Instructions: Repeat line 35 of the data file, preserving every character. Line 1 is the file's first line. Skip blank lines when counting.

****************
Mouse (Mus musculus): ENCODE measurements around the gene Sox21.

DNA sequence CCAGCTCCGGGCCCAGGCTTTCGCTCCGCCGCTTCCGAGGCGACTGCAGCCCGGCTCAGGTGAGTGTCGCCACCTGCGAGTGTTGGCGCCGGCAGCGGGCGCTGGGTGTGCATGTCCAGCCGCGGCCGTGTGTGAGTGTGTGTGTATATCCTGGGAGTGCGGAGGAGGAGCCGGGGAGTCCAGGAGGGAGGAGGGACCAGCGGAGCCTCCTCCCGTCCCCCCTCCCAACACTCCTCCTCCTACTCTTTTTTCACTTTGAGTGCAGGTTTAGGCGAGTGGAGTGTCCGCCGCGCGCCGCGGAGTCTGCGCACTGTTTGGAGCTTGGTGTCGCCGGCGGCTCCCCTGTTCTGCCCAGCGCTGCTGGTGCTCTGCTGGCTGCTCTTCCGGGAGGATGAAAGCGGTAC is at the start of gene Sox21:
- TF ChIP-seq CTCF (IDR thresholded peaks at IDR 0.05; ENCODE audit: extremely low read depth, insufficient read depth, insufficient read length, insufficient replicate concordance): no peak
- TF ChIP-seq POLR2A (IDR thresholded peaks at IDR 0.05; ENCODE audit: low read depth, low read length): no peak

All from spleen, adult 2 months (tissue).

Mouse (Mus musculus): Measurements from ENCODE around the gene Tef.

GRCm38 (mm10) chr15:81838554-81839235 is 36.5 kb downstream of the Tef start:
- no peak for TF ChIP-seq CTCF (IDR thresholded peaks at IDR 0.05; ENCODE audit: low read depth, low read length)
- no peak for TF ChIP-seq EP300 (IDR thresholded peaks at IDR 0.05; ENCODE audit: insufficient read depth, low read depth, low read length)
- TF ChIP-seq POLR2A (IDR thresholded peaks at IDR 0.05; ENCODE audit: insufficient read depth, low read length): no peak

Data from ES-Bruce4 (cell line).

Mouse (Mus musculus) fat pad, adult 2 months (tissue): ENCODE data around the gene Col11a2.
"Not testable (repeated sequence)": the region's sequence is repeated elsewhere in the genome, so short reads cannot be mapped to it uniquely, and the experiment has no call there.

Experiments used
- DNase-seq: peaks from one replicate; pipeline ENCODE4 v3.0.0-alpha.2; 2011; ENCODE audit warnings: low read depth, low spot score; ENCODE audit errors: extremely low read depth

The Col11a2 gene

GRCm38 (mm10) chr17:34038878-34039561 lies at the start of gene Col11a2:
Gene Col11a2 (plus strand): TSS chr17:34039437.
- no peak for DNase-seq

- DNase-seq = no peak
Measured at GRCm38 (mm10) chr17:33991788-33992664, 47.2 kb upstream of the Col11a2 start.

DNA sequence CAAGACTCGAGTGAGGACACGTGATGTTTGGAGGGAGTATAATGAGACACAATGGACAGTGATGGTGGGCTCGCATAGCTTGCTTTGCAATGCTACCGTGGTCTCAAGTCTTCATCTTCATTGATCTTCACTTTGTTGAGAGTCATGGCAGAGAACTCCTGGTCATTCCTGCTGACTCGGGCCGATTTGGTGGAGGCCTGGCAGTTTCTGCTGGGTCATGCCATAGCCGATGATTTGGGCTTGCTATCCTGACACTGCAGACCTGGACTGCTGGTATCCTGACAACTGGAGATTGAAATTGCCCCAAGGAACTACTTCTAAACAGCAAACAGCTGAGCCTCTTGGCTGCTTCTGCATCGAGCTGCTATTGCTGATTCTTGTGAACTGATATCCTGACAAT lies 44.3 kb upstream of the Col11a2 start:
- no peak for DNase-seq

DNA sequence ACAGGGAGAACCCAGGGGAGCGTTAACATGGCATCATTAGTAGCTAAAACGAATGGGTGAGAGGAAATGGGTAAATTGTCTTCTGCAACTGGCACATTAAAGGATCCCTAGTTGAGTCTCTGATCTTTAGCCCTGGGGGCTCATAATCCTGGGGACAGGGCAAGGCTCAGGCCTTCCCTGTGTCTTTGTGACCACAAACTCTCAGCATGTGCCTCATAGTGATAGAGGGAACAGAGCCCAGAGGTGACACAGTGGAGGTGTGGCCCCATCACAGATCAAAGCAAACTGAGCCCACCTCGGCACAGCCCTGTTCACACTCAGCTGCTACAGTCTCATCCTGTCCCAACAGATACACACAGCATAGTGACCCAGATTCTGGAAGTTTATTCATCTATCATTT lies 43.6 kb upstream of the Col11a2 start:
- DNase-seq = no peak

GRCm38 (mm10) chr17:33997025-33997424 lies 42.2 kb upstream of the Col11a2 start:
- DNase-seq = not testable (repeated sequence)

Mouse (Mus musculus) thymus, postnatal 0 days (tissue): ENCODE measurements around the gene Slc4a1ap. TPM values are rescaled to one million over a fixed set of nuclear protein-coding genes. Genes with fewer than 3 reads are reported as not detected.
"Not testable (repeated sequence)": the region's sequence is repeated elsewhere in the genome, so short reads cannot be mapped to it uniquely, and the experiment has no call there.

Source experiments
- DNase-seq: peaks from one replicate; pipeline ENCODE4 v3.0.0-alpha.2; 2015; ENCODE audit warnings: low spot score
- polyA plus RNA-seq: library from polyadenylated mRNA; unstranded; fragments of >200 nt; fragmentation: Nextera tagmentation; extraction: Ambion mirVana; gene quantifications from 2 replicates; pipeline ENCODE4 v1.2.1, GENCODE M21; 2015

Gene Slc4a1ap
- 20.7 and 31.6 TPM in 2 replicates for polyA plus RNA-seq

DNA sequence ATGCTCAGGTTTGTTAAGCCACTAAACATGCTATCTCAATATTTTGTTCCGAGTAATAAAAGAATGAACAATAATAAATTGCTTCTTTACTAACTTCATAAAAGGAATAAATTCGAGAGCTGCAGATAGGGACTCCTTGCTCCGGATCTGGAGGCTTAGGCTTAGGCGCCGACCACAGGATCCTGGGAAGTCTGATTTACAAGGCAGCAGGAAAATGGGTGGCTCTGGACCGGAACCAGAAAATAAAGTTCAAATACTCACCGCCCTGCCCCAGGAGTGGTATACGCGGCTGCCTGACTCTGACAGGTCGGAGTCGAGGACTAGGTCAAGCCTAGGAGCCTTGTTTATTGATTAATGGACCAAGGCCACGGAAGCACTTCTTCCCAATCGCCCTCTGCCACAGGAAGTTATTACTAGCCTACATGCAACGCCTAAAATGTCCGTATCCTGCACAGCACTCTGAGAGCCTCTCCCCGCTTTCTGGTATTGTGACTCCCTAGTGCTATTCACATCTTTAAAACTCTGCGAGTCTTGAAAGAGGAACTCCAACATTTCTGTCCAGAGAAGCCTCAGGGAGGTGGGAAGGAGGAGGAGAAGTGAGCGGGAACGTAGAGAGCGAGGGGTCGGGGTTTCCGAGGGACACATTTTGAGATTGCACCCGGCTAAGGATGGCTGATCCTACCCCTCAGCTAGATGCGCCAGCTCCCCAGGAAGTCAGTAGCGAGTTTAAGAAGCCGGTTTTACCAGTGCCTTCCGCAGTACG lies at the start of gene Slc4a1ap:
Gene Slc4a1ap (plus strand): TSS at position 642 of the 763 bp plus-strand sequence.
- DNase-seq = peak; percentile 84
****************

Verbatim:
DNA sequence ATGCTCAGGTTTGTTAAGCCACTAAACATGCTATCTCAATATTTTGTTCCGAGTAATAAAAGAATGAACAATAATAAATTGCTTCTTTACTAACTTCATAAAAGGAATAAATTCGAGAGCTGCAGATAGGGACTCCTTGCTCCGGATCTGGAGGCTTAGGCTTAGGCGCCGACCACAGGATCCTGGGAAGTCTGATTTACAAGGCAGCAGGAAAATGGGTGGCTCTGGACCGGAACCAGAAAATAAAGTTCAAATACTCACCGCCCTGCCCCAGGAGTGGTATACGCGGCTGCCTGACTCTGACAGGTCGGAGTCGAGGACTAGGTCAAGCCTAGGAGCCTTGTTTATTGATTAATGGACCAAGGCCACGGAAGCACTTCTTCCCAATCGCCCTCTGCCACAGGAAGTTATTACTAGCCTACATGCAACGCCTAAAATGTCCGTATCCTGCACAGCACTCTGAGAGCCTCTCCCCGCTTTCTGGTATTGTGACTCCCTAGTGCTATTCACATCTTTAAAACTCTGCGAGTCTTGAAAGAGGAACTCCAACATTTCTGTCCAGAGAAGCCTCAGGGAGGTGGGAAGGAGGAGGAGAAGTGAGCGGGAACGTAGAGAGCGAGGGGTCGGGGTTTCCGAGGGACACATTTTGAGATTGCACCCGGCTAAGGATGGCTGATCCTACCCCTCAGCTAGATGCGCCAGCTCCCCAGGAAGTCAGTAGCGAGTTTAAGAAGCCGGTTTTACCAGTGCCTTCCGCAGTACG lies at the start of gene Slc4a1ap: